In appreciation of your dedication to our travel community, TripAdvisor has allocated a large fund to be donated on your behalf to some internationally recognized and respected organizations that do great work for the benefit of people and destinations worldwide. You’ve volunteered so much of your time helping other travelers plan memorable and enjoyable trips to the destinations that you know and love, and we’re excited to be able to make a contribution to the betterment of those destinations through this effort. We’re pleased to announce that we’ll be making a donation of $250 (USD) on behalf of each and every Destination Expert. All you need to do is tell us where you’d like your donation to go. You may choose to allocate your donation among one or more of these organizations:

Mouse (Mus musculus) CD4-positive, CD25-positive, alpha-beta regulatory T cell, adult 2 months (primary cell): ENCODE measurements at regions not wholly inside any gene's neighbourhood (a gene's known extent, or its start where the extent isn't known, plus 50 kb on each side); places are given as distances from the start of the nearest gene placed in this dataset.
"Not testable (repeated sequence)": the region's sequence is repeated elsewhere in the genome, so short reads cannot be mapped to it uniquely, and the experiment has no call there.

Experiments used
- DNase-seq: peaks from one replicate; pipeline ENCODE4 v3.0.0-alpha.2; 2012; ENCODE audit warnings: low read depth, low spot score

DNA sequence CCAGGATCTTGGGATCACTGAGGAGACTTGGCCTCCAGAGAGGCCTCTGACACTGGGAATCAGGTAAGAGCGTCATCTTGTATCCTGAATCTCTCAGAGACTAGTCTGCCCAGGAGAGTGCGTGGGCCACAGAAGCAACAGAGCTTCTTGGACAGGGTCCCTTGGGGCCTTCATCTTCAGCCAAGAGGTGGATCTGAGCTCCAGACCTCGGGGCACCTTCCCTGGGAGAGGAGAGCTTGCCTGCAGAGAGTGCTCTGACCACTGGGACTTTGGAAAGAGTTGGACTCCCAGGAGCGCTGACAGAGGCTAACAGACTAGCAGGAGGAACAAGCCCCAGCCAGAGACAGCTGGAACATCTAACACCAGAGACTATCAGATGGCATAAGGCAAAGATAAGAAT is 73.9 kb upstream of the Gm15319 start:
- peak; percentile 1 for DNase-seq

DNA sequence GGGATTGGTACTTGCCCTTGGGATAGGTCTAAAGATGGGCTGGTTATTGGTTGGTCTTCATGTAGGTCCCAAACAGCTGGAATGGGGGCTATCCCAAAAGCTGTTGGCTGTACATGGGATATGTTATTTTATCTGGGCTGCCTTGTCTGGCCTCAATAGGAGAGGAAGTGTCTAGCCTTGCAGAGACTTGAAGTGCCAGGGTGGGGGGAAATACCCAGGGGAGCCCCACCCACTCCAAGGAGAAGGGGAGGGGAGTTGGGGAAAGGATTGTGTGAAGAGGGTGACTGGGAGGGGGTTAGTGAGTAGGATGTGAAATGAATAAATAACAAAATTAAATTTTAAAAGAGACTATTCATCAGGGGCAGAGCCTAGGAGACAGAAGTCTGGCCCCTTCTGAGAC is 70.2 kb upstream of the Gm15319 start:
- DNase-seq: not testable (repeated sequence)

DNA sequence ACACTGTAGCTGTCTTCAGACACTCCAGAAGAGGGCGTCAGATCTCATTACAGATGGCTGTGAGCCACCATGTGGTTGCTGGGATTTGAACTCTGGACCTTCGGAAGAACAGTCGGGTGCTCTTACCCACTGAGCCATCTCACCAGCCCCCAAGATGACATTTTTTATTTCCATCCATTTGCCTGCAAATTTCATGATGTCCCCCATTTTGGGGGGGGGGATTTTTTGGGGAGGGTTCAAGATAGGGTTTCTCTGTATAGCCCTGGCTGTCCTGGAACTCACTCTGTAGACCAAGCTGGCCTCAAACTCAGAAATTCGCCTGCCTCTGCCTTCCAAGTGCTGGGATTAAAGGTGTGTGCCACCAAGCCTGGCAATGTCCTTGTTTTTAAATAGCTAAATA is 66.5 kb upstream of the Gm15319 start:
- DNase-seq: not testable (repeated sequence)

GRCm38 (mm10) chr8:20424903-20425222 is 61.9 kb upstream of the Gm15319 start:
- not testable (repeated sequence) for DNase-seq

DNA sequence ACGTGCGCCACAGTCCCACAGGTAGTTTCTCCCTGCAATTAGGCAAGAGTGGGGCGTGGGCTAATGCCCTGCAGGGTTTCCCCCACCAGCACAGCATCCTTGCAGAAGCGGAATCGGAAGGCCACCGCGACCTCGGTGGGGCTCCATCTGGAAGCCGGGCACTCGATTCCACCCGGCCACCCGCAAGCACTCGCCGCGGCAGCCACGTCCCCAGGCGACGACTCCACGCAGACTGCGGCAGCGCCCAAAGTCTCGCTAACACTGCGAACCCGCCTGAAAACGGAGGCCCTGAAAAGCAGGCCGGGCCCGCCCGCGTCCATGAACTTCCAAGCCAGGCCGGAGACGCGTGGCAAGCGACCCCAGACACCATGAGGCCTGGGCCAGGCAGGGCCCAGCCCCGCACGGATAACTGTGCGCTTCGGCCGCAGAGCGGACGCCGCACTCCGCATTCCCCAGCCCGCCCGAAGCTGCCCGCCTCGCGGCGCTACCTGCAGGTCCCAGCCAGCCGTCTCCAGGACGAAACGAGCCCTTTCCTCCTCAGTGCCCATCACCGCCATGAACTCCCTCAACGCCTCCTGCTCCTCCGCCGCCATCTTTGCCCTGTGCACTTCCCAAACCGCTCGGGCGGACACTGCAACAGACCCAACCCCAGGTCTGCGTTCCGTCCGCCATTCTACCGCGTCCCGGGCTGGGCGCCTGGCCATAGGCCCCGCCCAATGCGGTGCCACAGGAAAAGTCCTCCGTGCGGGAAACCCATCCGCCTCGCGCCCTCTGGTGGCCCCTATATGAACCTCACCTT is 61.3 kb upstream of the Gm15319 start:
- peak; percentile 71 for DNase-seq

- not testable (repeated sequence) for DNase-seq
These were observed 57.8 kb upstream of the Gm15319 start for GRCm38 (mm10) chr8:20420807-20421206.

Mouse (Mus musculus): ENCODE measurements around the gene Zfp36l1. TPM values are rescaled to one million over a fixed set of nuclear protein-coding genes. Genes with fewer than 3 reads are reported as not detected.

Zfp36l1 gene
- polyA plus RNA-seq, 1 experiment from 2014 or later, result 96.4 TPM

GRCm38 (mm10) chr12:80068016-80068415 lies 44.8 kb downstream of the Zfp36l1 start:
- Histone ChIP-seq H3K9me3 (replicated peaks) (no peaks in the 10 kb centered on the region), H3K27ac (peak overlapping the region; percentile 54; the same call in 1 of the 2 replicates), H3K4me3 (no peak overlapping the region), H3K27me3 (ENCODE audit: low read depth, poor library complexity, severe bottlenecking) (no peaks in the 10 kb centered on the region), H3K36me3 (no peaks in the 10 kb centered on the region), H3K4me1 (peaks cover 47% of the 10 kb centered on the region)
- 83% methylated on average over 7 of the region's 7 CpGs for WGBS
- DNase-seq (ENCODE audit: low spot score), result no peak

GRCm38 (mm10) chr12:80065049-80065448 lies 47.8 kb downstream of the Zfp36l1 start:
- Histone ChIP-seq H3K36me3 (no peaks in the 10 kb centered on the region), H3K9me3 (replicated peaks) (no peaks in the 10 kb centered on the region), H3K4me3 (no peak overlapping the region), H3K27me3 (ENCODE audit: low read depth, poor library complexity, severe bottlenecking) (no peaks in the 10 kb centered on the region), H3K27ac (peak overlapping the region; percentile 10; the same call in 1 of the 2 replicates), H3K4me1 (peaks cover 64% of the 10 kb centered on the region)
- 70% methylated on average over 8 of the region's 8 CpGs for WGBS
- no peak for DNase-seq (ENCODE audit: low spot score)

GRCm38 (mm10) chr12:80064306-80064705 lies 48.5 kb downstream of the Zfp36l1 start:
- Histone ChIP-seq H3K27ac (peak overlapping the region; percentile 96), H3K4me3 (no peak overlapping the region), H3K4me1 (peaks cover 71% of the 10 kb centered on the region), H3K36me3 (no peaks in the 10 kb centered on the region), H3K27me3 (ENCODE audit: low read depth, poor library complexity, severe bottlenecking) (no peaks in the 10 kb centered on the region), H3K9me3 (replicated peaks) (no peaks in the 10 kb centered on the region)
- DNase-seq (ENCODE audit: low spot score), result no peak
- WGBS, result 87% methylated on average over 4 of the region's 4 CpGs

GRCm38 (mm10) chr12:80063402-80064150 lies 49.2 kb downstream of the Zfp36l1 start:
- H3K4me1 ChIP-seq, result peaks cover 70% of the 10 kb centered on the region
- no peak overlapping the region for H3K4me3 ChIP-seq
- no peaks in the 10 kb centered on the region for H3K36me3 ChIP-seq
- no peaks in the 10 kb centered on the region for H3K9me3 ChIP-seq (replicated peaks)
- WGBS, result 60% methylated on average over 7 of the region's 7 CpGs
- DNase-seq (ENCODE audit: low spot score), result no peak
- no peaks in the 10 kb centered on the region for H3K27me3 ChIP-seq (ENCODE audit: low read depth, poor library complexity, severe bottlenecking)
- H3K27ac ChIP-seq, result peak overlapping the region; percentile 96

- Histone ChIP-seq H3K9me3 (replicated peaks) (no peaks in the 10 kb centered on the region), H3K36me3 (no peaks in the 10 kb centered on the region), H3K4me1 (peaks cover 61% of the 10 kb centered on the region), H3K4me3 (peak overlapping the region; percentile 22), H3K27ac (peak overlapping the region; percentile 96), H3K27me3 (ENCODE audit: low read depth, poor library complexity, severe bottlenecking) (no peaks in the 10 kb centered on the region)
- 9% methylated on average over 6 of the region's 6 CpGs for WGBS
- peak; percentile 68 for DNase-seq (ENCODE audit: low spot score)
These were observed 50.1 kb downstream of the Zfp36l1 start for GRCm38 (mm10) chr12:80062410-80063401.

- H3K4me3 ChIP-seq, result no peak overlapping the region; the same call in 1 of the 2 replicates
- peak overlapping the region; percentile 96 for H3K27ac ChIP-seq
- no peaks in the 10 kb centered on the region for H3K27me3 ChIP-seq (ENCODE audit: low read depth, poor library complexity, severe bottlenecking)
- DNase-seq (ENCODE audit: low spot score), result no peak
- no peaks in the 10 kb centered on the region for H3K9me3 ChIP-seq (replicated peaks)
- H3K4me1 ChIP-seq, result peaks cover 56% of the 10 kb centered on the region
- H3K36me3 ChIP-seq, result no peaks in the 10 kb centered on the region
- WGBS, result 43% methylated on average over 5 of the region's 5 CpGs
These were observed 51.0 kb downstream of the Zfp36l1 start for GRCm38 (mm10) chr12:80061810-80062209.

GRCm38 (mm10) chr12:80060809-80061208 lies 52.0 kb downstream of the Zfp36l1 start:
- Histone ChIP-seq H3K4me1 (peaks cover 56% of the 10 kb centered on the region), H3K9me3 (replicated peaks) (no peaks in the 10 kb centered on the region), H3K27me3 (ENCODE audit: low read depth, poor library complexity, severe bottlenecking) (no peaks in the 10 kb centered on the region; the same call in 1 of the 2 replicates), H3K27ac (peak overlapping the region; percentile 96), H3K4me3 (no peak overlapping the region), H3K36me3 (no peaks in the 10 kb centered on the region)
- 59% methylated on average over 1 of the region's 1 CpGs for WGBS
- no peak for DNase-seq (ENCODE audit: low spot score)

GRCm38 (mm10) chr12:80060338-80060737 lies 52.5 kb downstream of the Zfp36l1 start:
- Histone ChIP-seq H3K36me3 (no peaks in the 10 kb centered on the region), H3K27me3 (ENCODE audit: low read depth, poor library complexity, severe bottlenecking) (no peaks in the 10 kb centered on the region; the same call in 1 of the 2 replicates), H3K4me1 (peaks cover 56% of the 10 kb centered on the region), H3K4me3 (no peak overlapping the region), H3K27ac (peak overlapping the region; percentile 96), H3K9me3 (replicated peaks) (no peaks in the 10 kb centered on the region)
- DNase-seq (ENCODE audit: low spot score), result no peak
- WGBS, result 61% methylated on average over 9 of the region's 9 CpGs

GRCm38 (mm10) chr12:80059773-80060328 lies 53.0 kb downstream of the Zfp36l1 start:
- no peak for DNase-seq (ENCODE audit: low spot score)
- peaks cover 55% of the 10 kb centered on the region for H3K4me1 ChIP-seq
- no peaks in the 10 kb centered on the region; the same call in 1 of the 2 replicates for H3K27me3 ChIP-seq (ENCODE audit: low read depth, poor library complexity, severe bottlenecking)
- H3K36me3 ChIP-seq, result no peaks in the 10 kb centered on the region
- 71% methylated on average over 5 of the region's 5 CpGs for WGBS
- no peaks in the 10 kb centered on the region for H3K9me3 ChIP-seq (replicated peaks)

– Doctors Without Borders: http://www.doctorswithoutborders.org

      – Save the Children: http://www.savethechildren.org

      – The Nature Conservancy: http://www.nature.org

      – Conservation International: http://www.conservation.org

      – FINCA: http://www.finca.org

      Please let us know your preference by completing this form before May 1. You will need to copy and paste this link into the address bar of your web browser:


      Thanks again for your continued dedication to the TripAdvisor Community!

      Best regards,

      The TripAdvisor Community Team

      P.S. If you encounter any problems accessing or completing the form above, please send an email to destinationexperts@tripadvisor.com for assistance.


  5. Very good points raised there Steve. We never asked to be on that site, nor did we agree that TA could manage our on-line business reputation. This could turn into a real David and Goliath battle